Study of Enterococcus faecium NRRL B-2354 as a surrogate for Salmonella in low-moisture foods and its use in the validation of radio frequency pasteurization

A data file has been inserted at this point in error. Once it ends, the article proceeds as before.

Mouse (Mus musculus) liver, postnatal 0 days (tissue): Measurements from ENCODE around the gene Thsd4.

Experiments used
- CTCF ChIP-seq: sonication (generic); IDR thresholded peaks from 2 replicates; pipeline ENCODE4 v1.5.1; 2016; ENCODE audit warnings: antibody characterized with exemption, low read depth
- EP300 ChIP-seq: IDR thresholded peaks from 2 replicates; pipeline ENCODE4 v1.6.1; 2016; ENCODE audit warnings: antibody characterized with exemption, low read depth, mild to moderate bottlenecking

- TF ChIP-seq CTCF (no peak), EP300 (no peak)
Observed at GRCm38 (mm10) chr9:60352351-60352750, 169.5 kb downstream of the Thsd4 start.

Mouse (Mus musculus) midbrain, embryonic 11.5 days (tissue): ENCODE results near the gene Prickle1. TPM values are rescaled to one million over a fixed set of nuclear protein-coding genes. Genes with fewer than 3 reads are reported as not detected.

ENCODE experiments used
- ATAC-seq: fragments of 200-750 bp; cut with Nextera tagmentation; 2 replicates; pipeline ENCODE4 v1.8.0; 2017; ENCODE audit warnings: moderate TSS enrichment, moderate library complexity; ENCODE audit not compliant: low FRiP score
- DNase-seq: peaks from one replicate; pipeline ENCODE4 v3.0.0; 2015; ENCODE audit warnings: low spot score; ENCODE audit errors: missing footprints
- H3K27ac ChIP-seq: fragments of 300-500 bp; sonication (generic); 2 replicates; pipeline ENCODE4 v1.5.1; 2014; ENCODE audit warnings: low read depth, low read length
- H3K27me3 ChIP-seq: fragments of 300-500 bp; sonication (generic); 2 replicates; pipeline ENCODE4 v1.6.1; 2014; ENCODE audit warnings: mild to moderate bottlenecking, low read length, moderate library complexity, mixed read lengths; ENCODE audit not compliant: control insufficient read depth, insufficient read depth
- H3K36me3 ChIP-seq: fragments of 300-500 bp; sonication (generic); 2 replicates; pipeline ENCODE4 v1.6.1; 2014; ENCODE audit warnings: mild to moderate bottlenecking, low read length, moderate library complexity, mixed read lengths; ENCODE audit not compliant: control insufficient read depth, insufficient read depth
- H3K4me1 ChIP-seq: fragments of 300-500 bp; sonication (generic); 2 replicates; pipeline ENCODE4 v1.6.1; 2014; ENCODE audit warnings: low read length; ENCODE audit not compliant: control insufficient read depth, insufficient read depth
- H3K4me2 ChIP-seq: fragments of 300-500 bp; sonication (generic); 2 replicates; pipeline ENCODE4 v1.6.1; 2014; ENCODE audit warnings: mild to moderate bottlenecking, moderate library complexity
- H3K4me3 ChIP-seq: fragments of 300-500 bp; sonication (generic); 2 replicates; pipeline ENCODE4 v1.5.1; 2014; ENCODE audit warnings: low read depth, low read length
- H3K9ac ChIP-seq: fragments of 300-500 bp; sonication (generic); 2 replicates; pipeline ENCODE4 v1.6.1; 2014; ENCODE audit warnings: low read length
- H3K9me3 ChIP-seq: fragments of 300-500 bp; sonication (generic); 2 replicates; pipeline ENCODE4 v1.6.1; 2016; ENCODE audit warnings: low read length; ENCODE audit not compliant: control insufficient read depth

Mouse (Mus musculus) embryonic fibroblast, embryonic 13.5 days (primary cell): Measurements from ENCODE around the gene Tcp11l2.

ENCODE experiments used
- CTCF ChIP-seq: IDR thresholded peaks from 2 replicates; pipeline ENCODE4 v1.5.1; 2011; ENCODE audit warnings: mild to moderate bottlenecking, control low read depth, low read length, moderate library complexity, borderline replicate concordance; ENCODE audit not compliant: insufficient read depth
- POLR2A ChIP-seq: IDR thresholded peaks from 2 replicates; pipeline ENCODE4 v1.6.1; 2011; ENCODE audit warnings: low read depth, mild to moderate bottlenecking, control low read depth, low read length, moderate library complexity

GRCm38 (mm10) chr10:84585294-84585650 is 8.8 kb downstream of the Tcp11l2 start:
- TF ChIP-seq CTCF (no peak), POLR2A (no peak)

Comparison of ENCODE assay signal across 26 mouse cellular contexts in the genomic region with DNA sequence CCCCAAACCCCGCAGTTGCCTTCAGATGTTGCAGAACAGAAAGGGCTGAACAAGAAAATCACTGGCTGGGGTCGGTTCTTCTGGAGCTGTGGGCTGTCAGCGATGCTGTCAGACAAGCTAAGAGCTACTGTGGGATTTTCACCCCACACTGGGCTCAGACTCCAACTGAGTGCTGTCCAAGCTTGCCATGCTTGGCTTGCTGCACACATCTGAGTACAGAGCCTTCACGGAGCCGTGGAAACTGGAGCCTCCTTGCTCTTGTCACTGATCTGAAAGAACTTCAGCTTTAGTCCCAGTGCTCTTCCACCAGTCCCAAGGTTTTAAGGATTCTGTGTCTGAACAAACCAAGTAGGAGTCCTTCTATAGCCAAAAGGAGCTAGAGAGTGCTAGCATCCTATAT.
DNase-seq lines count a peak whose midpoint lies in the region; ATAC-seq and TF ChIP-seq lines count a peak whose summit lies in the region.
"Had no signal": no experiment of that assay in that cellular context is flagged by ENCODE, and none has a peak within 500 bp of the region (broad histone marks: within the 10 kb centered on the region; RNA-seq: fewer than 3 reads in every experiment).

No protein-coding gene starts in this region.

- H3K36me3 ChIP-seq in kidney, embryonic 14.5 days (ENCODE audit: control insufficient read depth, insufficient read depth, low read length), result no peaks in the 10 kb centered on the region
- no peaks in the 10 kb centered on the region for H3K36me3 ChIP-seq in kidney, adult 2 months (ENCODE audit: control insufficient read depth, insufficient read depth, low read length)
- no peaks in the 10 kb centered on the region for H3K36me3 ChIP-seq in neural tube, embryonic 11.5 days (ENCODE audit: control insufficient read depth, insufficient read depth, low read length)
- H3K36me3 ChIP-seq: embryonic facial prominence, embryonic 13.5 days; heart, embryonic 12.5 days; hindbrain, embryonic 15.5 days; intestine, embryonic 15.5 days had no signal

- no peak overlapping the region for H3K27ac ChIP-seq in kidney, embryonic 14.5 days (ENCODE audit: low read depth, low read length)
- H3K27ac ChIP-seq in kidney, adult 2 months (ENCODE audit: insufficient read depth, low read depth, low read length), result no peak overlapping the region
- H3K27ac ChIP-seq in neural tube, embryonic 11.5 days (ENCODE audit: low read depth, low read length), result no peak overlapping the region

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Salmonella outbreaks associated with low-moisture foods (LMFs) have become a food safety concern for the food industry, government and the public. A qualified Salmonella surrogate and procedures of applying it are needed for microbial validation of thermal processing of LMFs. The objectives of this research were to 1) validate potential surrogate Enterococcus faecium NRRL B-2354 (E. faecium) by comparing its heat resistance with Salmonella in different low-moisture environments, 2) evaluate dry carriers for inoculating powdered foods, and 3) validate radiofrequency pasteurization of wheat flour using E. faecium. These objectives were accomplished by isothermal inactivation studies of Salmonella and E. faecium using thermal-water activity (TAC) and thermal-death-time (TDT) cells. TAC cells control relative humidity while TDT cells fix moisture content in heat treatments. Via TAC cells, both Salmonella enterica Enteritidis PT 30 (S. Enteritidis) and E. faecium in silicon dioxide (SiO2) were treated under relative humidity 11-68% at 80°C. In the TDT cells, heat resistance parameters of Salmonella and E. faecium in wheat flour and non-fat milk powder inoculated by different carriers were obtained. Lastly, inoculated pack procedures for microbial validating radiofrequency pasteurization of wheat flour was developed. E. faecium showed equal or higher thermal resistance than Salmonella at tested conditions. D-and zT-values of both strains in wheat flour decreased with increased moisture content. D80°C values of S. Enteritidis and E. faecium in SiO2 increased exponentially with decreasing relative humidity. SiO2 is a good carrier for transmitting bacterial cells into powdered foods. Salmonella and E. faecium in non-fat milk powder inoculated by SiO2 were observed with high thermal resistance. An inoculated pack procedure was developed for validating radiofrequency pasteurization of wheat flour. This dissertation compares thermal resistance parameters for Salmonella and E. faecium in food and non-food systems under designated treatments. Results support E. faecium as a valid Salmonella surrogate in tested conditions. Water activity, moisture content, and bacterial carriers were proved to be key factors influencing bacterial thermal resistances in LMFs. Radiofrequency heating technology showed potential for pasteurizing wheat flour. The new information generated from this research aids in the development of thermal processes to ensure food safety of LMFs.